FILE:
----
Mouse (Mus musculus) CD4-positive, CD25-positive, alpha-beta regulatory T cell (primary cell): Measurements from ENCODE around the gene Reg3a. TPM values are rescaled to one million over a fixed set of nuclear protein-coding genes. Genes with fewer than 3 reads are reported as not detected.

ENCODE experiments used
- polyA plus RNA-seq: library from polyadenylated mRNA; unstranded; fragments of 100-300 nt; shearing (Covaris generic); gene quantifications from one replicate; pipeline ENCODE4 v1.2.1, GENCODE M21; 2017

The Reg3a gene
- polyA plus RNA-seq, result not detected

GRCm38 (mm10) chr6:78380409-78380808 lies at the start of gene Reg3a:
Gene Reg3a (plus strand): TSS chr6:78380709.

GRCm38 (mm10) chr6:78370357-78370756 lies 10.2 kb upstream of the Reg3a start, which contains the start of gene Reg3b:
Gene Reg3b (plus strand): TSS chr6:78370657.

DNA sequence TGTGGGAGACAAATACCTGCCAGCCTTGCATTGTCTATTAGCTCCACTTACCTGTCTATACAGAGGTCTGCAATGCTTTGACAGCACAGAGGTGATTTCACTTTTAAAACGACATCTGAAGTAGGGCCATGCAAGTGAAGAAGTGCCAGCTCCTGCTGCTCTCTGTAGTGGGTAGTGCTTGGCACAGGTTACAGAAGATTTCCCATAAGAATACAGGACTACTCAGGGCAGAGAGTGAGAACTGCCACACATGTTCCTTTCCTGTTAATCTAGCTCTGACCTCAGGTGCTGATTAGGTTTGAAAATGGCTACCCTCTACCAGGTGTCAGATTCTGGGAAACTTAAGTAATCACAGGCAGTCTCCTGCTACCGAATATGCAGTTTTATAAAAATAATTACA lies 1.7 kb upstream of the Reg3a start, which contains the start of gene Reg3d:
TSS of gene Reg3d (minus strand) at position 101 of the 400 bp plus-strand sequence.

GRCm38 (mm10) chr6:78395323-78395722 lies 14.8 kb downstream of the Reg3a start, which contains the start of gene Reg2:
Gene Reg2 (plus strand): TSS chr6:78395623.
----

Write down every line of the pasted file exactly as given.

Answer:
Mouse (Mus musculus) CD4-positive, CD25-positive, alpha-beta regulatory T cell (primary cell): Measurements from ENCODE around the gene Reg3a. TPM values are rescaled to one million over a fixed set of nuclear protein-coding genes. Genes with fewer than 3 reads are reported as not detected.

ENCODE experiments used
- polyA plus RNA-seq: library from polyadenylated mRNA; unstranded; fragments of 100-300 nt; shearing (Covaris generic); gene quantifications from one replicate; pipeline ENCODE4 v1.2.1, GENCODE M21; 2017

The Reg3a gene
- polyA plus RNA-seq, result not detected

GRCm38 (mm10) chr6:78380409-78380808 lies at the start of gene Reg3a:
Gene Reg3a (plus strand): TSS chr6:78380709.

GRCm38 (mm10) chr6:78370357-78370756 lies 10.2 kb upstream of the Reg3a start, which contains the start of gene Reg3b:
Gene Reg3b (plus strand): TSS chr6:78370657.

DNA sequence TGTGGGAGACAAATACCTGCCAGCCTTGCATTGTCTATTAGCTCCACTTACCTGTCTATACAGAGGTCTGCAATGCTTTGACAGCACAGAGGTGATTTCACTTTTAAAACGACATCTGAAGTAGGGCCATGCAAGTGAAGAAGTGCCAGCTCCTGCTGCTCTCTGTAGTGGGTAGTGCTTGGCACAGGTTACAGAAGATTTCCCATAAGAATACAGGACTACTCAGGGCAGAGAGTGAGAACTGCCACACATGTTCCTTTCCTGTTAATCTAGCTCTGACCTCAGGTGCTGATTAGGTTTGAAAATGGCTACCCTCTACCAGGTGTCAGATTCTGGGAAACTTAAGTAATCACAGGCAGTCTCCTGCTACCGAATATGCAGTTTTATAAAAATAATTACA lies 1.7 kb upstream of the Reg3a start, which contains the start of gene Reg3d:
TSS of gene Reg3d (minus strand) at position 101 of the 400 bp plus-strand sequence.

GRCm38 (mm10) chr6:78395323-78395722 lies 14.8 kb downstream of the Reg3a start, which contains the start of gene Reg2:
Gene Reg2 (plus strand): TSS chr6:78395623.